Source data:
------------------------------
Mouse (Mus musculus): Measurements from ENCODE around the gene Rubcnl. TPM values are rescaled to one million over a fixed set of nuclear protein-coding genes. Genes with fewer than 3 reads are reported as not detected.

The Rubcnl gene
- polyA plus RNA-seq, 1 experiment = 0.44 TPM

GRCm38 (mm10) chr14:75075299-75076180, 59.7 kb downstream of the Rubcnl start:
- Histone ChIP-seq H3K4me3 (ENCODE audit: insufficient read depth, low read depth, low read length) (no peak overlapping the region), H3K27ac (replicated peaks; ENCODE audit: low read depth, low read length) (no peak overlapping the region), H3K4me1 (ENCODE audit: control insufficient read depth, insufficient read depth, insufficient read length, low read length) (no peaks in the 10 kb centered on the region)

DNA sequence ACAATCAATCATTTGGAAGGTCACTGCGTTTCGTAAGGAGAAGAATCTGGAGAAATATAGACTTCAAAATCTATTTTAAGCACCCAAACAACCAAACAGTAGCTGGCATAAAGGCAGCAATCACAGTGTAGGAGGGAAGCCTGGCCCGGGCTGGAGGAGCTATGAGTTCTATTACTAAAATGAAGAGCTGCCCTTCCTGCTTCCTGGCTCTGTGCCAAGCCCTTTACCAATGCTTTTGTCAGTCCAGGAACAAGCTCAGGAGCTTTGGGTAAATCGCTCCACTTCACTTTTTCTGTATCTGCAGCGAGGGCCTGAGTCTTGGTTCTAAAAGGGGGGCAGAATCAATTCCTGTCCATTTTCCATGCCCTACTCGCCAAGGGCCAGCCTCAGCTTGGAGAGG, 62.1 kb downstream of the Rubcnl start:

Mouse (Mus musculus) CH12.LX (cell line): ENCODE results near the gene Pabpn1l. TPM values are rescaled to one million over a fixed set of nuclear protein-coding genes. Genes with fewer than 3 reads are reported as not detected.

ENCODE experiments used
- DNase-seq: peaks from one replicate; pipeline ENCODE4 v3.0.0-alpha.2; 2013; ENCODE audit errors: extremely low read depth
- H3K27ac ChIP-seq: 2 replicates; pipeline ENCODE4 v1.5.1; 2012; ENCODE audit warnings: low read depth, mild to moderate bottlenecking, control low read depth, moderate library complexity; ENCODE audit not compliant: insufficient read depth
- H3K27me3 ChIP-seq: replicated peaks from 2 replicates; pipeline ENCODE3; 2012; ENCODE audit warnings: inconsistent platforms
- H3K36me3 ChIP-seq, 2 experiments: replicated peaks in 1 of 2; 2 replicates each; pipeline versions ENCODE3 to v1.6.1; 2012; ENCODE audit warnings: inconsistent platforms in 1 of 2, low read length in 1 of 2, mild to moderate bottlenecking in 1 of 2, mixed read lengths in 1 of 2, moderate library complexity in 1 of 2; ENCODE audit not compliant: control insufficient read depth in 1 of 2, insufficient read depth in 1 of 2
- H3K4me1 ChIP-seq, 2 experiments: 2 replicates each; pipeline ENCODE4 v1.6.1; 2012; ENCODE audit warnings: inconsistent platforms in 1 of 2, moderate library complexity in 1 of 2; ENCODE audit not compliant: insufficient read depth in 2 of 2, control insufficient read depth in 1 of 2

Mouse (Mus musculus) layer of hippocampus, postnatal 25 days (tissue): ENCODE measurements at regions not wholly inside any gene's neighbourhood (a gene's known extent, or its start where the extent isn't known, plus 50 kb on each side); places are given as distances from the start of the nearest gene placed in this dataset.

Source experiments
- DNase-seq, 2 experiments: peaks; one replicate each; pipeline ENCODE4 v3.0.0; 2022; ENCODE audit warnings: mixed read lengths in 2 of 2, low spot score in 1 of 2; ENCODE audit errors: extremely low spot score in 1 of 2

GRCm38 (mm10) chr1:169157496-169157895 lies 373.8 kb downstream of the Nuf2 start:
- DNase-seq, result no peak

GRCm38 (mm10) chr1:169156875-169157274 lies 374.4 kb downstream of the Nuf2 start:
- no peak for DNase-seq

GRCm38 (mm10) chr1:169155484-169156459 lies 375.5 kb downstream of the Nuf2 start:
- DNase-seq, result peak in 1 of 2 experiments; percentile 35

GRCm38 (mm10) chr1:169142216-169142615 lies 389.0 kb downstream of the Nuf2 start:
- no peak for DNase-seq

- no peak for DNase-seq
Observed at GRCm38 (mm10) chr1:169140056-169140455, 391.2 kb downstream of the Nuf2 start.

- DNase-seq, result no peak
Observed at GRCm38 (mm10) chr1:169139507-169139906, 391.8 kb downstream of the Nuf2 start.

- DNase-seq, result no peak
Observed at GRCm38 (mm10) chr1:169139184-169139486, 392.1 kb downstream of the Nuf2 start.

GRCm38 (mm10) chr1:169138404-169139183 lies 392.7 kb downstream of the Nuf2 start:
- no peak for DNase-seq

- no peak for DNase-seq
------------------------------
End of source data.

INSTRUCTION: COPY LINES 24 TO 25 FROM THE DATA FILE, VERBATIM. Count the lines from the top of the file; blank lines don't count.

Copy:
- no peak for DNase-seq

- no peak for DNase-seq